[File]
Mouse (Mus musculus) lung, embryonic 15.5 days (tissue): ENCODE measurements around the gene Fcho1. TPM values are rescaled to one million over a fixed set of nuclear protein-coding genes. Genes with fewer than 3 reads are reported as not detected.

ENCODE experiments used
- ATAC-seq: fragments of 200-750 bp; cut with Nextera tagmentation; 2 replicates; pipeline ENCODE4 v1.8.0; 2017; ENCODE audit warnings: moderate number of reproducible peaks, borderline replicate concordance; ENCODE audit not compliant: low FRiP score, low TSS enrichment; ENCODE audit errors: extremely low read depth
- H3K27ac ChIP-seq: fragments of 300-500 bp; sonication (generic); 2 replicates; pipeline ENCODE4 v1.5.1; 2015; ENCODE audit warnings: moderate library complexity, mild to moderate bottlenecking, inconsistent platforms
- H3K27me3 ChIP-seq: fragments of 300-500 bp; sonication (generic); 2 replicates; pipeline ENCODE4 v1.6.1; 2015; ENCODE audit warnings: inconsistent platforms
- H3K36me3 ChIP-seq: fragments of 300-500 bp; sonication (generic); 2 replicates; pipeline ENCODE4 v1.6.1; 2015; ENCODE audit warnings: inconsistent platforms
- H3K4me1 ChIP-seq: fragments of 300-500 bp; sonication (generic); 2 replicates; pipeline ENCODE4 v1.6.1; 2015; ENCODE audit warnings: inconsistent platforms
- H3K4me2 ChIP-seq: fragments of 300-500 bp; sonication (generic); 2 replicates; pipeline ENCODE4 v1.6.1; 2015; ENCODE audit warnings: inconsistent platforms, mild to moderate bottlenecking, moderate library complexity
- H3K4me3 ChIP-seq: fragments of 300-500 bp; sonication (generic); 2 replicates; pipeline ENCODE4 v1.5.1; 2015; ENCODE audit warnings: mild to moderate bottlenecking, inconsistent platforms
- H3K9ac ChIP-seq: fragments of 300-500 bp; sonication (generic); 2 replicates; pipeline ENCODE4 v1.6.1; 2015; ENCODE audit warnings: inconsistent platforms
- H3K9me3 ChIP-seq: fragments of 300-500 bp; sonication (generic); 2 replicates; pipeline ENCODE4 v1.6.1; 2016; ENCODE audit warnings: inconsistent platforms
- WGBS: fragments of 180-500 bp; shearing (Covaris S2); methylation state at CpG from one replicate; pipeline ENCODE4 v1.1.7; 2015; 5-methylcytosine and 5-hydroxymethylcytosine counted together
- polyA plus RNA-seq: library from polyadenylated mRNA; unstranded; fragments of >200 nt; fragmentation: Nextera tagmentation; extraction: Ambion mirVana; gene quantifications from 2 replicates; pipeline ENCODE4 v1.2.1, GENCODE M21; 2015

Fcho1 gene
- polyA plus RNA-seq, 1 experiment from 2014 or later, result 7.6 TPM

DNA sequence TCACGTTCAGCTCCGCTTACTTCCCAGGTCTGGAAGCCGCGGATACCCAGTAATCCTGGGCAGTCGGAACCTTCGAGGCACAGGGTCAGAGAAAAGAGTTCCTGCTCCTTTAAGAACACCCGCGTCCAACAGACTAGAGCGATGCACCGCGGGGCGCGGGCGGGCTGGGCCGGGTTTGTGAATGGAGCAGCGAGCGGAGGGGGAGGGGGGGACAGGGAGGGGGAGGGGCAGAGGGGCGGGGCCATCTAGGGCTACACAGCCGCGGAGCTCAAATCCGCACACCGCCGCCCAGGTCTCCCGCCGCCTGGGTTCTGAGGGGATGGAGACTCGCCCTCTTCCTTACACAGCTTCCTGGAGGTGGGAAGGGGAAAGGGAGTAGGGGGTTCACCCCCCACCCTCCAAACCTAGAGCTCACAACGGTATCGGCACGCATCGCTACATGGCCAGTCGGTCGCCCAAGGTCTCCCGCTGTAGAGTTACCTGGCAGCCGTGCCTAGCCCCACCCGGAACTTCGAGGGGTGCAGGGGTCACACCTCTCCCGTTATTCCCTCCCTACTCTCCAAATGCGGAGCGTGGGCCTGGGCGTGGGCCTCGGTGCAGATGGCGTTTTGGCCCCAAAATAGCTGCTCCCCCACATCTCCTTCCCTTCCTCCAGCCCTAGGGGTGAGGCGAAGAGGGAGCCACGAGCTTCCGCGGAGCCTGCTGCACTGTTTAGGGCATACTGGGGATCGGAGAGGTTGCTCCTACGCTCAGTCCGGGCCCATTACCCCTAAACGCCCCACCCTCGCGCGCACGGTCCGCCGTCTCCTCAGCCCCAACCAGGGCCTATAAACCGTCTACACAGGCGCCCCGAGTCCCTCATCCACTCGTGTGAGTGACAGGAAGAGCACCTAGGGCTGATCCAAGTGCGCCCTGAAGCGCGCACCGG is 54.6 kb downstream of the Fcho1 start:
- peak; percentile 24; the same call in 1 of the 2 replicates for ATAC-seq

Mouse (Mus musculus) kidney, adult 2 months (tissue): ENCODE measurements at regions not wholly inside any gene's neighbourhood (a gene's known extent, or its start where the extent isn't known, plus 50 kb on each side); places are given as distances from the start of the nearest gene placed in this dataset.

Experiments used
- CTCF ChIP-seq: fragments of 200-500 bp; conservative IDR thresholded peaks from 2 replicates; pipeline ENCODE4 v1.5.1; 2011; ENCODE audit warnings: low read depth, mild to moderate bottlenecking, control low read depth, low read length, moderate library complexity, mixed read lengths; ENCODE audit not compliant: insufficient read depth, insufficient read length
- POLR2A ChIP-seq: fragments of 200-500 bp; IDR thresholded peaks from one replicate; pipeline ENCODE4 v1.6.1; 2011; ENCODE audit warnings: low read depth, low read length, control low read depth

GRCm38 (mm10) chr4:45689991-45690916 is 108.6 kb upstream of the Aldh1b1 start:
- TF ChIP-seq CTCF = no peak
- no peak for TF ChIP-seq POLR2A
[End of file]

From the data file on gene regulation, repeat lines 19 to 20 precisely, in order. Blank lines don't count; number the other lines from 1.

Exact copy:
Experiments used
- CTCF ChIP-seq: fragments of 200-500 bp; conservative IDR thresholded peaks from 2 replicates; pipeline ENCODE4 v1.5.1; 2011; ENCODE audit warnings: low read depth, mild to moderate bottlenecking, control low read depth, low read length, moderate library complexity, mixed read lengths; ENCODE audit not compliant: insufficient read depth, insufficient read length